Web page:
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Many lawyers wonder about opening second offices, sometimes known as "branch offices" or "satellite offices."
There are many factors to weigh before opening the doors to your second location, including whether business can justify the cost, and whether or not a second office would compromise the quality of the representation given to your current client base. Here are some of the most common reasons attorneys open secondary offices:
1. You've Maxed out Your Current Region
Attorneys consider opening a second office in another region because they've penetrated their home region's market for services to the greatest extent possible.
A divorce attorney in North Carolina explained that he considered another office upon discovering that his firm was involved in approximately one-third of all potential cases. Essentially, the firm had conflicted itself out of business. This attorney was advised by consultants that his market penetration in his home region was about as good as it was going to get. Thus, when your revenues begin to flatten, this might be a reason to consider opening another location.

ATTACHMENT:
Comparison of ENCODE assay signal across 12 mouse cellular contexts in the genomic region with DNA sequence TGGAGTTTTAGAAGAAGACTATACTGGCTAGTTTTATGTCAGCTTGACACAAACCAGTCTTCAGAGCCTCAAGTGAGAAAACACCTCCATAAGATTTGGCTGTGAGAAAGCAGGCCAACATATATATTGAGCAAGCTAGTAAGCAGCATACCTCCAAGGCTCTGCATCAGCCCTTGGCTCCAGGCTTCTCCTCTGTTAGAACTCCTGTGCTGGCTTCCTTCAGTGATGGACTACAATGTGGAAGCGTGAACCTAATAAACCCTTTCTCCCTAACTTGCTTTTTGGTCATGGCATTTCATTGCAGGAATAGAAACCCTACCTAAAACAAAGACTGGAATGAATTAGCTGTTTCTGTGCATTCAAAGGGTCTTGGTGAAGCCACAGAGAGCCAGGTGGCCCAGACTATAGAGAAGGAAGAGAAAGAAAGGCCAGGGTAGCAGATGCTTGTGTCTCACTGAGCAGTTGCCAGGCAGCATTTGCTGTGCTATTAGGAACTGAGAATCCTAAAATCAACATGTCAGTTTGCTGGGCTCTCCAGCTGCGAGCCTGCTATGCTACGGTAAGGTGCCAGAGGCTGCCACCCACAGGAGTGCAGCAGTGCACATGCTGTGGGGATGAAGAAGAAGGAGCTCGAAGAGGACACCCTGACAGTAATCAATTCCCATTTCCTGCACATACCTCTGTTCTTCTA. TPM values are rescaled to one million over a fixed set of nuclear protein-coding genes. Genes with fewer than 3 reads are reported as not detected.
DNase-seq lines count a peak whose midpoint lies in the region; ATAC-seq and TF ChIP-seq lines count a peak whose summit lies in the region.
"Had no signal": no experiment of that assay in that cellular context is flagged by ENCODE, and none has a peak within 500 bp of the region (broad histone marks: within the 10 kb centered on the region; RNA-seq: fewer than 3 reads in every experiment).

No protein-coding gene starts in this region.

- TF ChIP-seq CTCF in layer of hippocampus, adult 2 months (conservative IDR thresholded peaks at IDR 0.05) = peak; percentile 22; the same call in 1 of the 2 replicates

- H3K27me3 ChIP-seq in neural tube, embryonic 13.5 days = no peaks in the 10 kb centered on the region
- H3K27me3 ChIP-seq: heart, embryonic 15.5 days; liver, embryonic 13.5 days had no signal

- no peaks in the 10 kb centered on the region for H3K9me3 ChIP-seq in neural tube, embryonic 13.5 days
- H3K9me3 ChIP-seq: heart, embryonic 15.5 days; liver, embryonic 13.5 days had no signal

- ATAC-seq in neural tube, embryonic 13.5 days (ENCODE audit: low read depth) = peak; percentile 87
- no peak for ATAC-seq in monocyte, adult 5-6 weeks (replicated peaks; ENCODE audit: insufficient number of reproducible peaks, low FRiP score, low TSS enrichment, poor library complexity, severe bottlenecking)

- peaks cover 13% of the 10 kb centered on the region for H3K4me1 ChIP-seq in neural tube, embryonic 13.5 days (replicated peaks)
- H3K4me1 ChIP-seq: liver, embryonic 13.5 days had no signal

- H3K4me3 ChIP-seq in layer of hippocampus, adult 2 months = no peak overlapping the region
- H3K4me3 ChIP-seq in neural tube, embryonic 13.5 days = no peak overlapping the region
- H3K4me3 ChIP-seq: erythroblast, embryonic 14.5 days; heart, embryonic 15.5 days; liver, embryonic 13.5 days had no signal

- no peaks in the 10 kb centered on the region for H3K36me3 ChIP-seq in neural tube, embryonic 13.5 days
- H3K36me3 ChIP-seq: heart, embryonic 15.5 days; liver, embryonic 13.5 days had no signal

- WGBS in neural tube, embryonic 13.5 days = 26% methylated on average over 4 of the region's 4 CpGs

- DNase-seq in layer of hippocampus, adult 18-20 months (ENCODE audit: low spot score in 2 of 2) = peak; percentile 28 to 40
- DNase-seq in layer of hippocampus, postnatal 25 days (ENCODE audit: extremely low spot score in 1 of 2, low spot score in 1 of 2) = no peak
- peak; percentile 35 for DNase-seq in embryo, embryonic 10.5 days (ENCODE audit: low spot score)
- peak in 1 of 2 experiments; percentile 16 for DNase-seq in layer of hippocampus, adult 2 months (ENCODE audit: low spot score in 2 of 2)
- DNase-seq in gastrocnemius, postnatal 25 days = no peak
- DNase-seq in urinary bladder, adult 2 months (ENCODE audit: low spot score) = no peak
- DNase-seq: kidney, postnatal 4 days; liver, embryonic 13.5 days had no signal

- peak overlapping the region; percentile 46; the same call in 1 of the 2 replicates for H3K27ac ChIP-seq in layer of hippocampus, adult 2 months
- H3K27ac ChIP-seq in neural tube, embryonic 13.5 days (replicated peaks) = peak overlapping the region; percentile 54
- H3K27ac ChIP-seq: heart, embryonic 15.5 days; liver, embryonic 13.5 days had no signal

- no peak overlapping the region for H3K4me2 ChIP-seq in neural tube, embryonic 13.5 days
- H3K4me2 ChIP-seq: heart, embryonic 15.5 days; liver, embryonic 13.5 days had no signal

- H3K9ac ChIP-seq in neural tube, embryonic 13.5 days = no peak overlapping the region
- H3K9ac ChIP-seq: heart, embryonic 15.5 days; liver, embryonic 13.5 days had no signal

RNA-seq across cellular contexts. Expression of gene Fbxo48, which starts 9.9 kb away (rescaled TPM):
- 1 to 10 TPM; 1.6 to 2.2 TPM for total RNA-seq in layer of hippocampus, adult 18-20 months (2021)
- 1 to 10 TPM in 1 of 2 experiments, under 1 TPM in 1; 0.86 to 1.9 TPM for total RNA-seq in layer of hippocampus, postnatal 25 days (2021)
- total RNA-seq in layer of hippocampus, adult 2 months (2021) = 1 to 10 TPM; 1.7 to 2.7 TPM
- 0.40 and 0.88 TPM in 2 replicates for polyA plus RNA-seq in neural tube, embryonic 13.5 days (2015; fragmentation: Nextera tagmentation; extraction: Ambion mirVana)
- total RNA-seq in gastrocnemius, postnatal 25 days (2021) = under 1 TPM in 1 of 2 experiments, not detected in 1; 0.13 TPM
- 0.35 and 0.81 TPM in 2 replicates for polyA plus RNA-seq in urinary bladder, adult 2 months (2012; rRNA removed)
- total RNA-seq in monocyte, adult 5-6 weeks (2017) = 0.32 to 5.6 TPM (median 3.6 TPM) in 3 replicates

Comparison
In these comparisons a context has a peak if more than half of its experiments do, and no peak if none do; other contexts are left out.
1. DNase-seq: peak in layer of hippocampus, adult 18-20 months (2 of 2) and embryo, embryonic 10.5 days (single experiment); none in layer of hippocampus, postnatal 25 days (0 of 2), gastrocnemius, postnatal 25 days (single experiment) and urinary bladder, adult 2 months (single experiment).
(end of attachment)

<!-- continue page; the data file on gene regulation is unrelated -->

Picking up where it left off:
2. New clients Are From the New Region
There's nothing that says that clients necessarily will only be from your area. Clients frequently call from outside of your home location and even from another state. If you practice an area of law that requires frequent meetings with clients, then setting up a second office in another location will make sense.
In the case of the aforementioned attorney, his area of of practice was family law with an emphasis on divorce. In family law, meeting clients is unavoidable and a second office could generate more foot traffic.
Whether justified or not, there is a notion that law firms that have multiple locations are more prestigious than firms that don't. If you want your practice to be associated with quality, expand your firm. Also, as noted by Mark Herrman at Above The Law, law firm leaders have egos.
There's no question that being located in a sparkling building can add glamour to your brand, but always be mindful of the costs. A larger presence will no doubt generate income, but make sure the increased income can justify the increased expenses.
4. It's Closer to Home
If you're lucky enough to work close to home, consider that a blessing. Many attorneys are not so fortunate. If you're tired of commuting, maybe it's time to open a second location closer to your homestead? That will cut down on your personal expenses by saving you time and commuting costs.
5. You Practice Federal, so the Country Is Your oyster
On the flip-side, it may be the case that you or your practice overwhelmingly handles issues involving topics like IP, bankruptcy, or immigration. In this case, expansion is easy to justify.